Doing so would be beneficial to our democracy for three additional reasons:
Better Representation: As of the 2010 census, 10 percent of Americans were 18 to 24, and almost a third were 18 to 34.
These young Americans deserve representation and are arguably better represented by those who share their backgrounds and perspectives.
Certainly, if younger politicians were allowed to run for office, millennial issues such as college debt reform, gun reform, and the war on drugs would be considered less fringe and more mainstream.
Less Political Opportunism: In recent years, opportunistic politicians have supported policies that help older generations, their primary voter base, at the expense of young voters, who tend to vote less frequentely.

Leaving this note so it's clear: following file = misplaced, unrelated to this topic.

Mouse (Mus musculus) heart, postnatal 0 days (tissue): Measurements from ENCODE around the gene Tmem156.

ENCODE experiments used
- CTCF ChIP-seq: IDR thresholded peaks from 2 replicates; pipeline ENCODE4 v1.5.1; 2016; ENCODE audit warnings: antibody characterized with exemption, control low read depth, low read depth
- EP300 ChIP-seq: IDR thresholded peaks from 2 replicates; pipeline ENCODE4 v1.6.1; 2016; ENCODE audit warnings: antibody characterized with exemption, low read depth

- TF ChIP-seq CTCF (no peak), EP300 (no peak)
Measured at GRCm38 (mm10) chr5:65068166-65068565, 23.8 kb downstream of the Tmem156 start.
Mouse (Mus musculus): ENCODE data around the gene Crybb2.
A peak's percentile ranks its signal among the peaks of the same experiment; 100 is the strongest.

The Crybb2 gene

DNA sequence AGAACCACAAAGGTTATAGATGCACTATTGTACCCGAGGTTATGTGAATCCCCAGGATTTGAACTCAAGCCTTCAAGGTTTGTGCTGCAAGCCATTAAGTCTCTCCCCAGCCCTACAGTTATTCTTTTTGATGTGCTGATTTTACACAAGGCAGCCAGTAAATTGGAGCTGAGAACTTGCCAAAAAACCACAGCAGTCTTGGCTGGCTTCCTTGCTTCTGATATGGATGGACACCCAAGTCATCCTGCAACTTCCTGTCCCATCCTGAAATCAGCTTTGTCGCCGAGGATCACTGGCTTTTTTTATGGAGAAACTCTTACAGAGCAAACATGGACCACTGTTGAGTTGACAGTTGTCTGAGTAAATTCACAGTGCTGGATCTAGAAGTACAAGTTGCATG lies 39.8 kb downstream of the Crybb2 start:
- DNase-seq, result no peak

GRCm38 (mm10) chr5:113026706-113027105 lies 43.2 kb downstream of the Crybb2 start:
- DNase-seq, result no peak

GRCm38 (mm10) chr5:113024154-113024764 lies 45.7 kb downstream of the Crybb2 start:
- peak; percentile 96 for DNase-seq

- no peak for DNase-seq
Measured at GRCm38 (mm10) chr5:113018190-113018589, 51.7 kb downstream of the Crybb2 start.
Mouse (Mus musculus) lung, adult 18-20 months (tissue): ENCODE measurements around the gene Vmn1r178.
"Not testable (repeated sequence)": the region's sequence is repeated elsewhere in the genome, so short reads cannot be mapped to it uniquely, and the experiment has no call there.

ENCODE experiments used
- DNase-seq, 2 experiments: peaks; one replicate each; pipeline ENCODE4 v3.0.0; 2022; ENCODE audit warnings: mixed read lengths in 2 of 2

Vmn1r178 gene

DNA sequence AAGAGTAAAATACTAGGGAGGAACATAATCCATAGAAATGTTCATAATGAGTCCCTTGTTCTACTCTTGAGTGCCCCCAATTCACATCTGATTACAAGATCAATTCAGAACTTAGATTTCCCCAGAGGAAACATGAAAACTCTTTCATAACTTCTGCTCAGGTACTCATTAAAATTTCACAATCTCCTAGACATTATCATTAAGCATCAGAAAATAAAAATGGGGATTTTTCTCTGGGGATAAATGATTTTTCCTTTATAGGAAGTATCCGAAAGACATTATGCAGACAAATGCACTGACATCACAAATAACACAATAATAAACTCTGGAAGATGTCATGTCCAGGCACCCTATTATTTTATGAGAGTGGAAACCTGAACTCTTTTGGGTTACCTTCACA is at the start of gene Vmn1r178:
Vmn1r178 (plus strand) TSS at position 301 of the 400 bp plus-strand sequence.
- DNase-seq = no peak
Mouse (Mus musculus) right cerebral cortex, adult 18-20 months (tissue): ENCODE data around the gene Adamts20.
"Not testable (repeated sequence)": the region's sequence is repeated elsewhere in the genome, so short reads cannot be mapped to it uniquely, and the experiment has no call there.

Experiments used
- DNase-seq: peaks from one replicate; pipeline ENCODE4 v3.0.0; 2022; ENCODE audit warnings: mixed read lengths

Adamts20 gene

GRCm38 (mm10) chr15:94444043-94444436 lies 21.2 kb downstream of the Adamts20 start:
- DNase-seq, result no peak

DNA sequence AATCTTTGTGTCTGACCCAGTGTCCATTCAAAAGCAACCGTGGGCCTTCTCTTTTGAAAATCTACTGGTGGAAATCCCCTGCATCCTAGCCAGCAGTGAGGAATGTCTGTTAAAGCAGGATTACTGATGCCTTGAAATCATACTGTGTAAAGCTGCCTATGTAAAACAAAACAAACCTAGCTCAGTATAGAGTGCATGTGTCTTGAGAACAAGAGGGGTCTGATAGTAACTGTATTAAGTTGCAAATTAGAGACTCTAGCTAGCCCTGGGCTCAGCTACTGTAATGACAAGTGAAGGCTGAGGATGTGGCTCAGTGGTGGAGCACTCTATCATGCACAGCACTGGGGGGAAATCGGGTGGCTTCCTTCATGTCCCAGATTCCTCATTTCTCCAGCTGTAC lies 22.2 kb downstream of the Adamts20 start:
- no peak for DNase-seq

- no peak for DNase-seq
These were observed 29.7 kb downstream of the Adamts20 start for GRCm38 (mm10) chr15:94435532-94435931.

These policies have included budget deficits that invariably saddle future generations with debt, irresponsible environmental policies that will leave millennials and their children with polluted air, water, and cities, and lack of investment in education or dedication to affordable college.
Allowing younger Americans to run for office will guarantee a group of legislators committed to the welfare of America’s future, not just its present.
Diversity of Perspectives: The latest research in management shows unequivocally that a diversity of perspectives improves decision-making.
Yet Congress is one of the least diverse governmental bodies with far less female representation than peer countries, and only a few millennial leaders.